I really loved this production – although I hated the music used at the start and between scenes – and thought it was really well staged. The acting space of the Rose is not massive but, even with a cast of eight running on and off, it never looked awkward or over-crowded. Director Jenny Eastop, makes great use of the space, and the area behind the stage where the Playhouse foundations lie to keep the play moving, and it really does. At 90 minutes straight through, there is not a moment to take breath as the multiple stories are played out. Full credit has to go to Peter Wicks and Benjamin Garrison who as Face and Subtle respectively, are the lynchpins on which the whole play hangs. The two of them, along with Beth Eyre’s Dot, are superb together. Not friends, not even particularly liking each other, the characters manage to keep track of the stories they have woven round each of their victims. All of the cast were great and, I’m going to mention Monty d’Iverno who played Dapper and Kastril. It wasn’t until the curtain call I realised he had played both roles, so convincing was he as these diametrically opposed characters.
So, to sum up. The Alchemist is a wonderful play, as relevant today as it was when first performed in 1610, and this revival is extremely good. The direction and cast are a great match for the convoluted script and the 90 minutes flies past as the story of Face, Subtle, Dot and their rather silly bunch of customers. Being staged in the Rose Playhouse feels like the play has come home and it seems happy to be back.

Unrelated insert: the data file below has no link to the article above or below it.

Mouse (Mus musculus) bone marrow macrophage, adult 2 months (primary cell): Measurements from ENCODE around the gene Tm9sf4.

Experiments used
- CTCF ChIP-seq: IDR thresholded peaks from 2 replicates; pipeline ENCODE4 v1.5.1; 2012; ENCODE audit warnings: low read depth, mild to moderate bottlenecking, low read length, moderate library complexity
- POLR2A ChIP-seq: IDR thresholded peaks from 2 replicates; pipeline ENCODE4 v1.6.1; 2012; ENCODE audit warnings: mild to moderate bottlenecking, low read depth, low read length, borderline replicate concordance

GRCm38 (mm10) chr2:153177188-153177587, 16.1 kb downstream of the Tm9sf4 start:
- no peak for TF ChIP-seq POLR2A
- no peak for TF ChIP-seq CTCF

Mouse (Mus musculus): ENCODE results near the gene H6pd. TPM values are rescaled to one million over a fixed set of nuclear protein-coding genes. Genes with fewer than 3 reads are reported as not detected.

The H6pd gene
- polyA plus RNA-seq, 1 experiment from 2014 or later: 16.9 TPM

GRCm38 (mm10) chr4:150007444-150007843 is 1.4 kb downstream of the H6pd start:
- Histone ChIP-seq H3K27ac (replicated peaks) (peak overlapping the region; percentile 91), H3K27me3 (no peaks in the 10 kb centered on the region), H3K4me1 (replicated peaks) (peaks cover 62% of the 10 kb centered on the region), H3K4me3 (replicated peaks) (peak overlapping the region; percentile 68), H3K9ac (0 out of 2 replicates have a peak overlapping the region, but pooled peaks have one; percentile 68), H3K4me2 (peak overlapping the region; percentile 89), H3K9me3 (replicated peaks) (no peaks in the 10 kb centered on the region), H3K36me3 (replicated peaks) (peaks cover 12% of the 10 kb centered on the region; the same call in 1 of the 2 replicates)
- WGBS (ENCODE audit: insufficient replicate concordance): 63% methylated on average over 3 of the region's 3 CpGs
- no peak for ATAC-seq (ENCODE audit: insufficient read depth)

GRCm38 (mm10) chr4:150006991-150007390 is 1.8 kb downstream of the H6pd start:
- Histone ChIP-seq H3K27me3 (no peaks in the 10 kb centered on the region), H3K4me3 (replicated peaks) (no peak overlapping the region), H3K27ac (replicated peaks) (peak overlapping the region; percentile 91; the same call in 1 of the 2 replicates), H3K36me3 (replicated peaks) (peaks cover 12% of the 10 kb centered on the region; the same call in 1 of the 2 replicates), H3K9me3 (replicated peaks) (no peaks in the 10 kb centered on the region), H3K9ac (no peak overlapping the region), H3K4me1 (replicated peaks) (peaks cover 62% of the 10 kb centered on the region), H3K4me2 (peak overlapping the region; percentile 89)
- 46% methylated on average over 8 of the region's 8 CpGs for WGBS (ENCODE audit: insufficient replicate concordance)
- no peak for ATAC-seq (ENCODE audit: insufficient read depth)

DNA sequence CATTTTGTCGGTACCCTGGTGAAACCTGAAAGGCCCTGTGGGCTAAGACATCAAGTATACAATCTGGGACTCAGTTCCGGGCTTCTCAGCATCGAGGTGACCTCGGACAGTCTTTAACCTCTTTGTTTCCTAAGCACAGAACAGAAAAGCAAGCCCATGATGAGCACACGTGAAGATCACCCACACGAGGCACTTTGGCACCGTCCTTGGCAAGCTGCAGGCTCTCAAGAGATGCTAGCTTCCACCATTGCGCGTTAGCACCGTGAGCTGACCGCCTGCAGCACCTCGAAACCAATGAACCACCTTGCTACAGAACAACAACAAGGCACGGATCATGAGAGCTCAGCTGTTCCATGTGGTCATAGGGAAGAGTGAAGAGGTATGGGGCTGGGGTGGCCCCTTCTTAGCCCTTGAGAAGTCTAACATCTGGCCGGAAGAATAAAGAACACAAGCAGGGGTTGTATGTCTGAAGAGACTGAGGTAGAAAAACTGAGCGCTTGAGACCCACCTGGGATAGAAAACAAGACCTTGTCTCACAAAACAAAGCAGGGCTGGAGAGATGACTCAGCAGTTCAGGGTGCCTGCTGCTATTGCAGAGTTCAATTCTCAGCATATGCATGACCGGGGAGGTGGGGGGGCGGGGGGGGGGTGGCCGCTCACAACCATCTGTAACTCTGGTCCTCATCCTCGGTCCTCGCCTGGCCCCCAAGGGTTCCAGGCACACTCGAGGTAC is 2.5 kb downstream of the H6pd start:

Review by Terry Eastham
Slapstick farce meets breath-taking word play in Ben Jonson’s much loved comedy.
Coleridge – “One of the three most perfect plots in literature”
Wealthy Lovewit, fleeing disease-ridden London, leaves his town house safely in the care of his butler Jeremy. But Jeremy grabs the chance to set up a criminal den with two fellow swindlers, promising untold riches and success to the gullible. No scheme is too ridiculous, no dupe left untricked as the greedy of London flock to be gulled. But as the three juggle their increasingly crazy schemes will the bubbling cauldron of trickery explode in all their faces? And what will happen if Lovewit suddenly decides to come home?
CAST AND CREATIVES – Clark Alexander as Lovewit / Alec Bennie as Pertinax Surly / Jeremy Booth as Sir Epicure Mammon / Beth Eyre as Doll Common / Benjamin Garrison as Subtle / Monty d’Inverno as Dapper and Kastril / Charlie Ryall as Dame Pliant / Peter Wicks as Face
Mercurius returns to The Rose Playhouse for the fourth time following the sell-out, 5 star success of A Trick to Catch the Old One and A Chaste Maid in Cheapside and most recently Ben Jonson’s The Devil Is An Ass, chosen by LondonTheatre1 as one of its top ten productions of 2015
Triple Offie nominated MERCURIUS presents
Ben Jonson’s spirited farce
Directed by Jenny Eastop
7th to 30th June 2016 at The Rose Playhouse, Bankside